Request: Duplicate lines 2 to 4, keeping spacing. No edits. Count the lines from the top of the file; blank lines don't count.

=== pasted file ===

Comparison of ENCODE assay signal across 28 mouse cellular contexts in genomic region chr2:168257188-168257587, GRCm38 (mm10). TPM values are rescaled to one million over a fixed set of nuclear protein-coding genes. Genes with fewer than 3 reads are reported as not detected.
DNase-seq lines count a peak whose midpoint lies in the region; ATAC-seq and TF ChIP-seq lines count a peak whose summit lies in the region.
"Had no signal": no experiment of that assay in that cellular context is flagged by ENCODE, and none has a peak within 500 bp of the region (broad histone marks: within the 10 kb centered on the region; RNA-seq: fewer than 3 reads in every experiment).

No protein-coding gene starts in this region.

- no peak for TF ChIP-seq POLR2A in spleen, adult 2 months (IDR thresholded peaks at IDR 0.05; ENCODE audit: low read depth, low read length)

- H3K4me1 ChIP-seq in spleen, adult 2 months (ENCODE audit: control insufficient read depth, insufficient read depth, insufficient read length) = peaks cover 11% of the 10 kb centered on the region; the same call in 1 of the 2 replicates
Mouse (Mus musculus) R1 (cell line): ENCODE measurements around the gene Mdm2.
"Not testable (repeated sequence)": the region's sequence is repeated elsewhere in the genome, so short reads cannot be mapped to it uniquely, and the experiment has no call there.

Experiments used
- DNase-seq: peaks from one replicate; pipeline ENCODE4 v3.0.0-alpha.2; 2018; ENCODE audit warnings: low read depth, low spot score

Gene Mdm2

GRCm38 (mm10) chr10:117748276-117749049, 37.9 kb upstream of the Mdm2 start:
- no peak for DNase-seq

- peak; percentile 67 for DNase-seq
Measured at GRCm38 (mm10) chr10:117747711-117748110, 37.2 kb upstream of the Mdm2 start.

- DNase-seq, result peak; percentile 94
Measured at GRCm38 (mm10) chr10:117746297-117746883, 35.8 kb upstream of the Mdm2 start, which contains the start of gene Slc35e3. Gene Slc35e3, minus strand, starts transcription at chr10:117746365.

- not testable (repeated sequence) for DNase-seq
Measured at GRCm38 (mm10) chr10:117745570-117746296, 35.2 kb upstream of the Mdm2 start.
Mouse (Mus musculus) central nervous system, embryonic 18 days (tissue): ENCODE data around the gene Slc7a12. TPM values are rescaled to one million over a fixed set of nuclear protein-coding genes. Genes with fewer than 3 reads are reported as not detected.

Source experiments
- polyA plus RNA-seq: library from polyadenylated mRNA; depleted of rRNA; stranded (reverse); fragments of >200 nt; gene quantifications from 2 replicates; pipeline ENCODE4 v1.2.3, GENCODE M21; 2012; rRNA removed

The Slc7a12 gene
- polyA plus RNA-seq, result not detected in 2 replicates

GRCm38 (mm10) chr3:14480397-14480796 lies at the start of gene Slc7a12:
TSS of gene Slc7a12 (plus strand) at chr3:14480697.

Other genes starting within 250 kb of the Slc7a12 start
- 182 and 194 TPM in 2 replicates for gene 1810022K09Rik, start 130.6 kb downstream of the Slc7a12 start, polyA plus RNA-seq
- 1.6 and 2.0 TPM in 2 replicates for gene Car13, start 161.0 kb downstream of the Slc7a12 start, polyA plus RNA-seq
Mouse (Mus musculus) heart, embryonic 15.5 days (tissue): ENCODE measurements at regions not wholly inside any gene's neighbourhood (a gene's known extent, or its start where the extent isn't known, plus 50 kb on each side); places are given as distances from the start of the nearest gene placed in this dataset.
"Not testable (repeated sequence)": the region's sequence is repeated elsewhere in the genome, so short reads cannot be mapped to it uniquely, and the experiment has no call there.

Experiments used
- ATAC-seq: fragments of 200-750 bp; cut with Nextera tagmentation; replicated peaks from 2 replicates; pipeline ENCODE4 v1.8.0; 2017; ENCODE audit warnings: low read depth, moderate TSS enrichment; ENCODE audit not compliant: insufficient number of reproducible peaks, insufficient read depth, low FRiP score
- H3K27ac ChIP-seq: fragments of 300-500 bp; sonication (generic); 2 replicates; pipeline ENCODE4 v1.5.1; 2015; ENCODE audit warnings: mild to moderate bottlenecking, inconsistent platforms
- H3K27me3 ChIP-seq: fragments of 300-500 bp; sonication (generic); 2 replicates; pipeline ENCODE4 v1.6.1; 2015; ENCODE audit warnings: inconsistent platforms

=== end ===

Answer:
DNase-seq lines count a peak whose midpoint lies in the region; ATAC-seq and TF ChIP-seq lines count a peak whose summit lies in the region.
"Had no signal": no experiment of that assay in that cellular context is flagged by ENCODE, and none has a peak within 500 bp of the region (broad histone marks: within the 10 kb centered on the region; RNA-seq: fewer than 3 reads in every experiment).

No protein-coding gene starts in this region.